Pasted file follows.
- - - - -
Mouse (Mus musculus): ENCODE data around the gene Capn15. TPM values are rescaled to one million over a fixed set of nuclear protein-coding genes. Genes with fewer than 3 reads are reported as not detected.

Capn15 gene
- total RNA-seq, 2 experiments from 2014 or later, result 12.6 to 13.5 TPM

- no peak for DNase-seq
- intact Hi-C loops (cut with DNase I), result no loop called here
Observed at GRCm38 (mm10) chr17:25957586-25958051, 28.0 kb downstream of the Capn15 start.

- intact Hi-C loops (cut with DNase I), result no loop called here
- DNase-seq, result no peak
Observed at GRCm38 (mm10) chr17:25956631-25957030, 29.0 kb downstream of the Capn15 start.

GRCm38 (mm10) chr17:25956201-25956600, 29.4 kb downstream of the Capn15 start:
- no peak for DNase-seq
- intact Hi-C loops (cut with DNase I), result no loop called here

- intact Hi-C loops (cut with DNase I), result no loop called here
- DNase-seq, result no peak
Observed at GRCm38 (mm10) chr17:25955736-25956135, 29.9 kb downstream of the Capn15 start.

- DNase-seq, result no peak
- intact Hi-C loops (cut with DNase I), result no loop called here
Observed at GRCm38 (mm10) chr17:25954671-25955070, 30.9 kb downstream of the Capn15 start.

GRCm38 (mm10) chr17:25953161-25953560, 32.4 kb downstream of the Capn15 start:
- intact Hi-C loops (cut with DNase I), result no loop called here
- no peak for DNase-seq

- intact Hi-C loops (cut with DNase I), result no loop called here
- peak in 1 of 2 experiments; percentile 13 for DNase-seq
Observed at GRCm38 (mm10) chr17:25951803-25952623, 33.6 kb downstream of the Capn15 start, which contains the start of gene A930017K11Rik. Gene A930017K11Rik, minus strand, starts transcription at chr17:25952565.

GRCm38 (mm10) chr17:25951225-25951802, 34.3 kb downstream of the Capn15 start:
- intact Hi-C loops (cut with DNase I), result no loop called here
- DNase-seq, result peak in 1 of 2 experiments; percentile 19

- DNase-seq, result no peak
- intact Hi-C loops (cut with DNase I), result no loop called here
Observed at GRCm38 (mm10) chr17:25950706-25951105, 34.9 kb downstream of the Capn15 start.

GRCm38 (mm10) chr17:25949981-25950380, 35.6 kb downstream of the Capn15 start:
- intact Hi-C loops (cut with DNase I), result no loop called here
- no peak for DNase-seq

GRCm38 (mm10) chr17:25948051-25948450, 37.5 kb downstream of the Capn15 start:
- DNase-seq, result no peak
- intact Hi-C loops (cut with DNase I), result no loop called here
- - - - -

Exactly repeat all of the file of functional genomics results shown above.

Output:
Mouse (Mus musculus): ENCODE data around the gene Capn15. TPM values are rescaled to one million over a fixed set of nuclear protein-coding genes. Genes with fewer than 3 reads are reported as not detected.

Capn15 gene
- total RNA-seq, 2 experiments from 2014 or later, result 12.6 to 13.5 TPM

- no peak for DNase-seq
- intact Hi-C loops (cut with DNase I), result no loop called here
Observed at GRCm38 (mm10) chr17:25957586-25958051, 28.0 kb downstream of the Capn15 start.

- intact Hi-C loops (cut with DNase I), result no loop called here
- DNase-seq, result no peak
Observed at GRCm38 (mm10) chr17:25956631-25957030, 29.0 kb downstream of the Capn15 start.

GRCm38 (mm10) chr17:25956201-25956600, 29.4 kb downstream of the Capn15 start:
- no peak for DNase-seq
- intact Hi-C loops (cut with DNase I), result no loop called here

- intact Hi-C loops (cut with DNase I), result no loop called here
- DNase-seq, result no peak
Observed at GRCm38 (mm10) chr17:25955736-25956135, 29.9 kb downstream of the Capn15 start.

- DNase-seq, result no peak
- intact Hi-C loops (cut with DNase I), result no loop called here
Observed at GRCm38 (mm10) chr17:25954671-25955070, 30.9 kb downstream of the Capn15 start.

GRCm38 (mm10) chr17:25953161-25953560, 32.4 kb downstream of the Capn15 start:
- intact Hi-C loops (cut with DNase I), result no loop called here
- no peak for DNase-seq

- intact Hi-C loops (cut with DNase I), result no loop called here
- peak in 1 of 2 experiments; percentile 13 for DNase-seq
Observed at GRCm38 (mm10) chr17:25951803-25952623, 33.6 kb downstream of the Capn15 start, which contains the start of gene A930017K11Rik. Gene A930017K11Rik, minus strand, starts transcription at chr17:25952565.

GRCm38 (mm10) chr17:25951225-25951802, 34.3 kb downstream of the Capn15 start:
- intact Hi-C loops (cut with DNase I), result no loop called here
- DNase-seq, result peak in 1 of 2 experiments; percentile 19

- DNase-seq, result no peak
- intact Hi-C loops (cut with DNase I), result no loop called here
Observed at GRCm38 (mm10) chr17:25950706-25951105, 34.9 kb downstream of the Capn15 start.

GRCm38 (mm10) chr17:25949981-25950380, 35.6 kb downstream of the Capn15 start:
- intact Hi-C loops (cut with DNase I), result no loop called here
- no peak for DNase-seq

GRCm38 (mm10) chr17:25948051-25948450, 37.5 kb downstream of the Capn15 start:
- DNase-seq, result no peak
- intact Hi-C loops (cut with DNase I), result no loop called here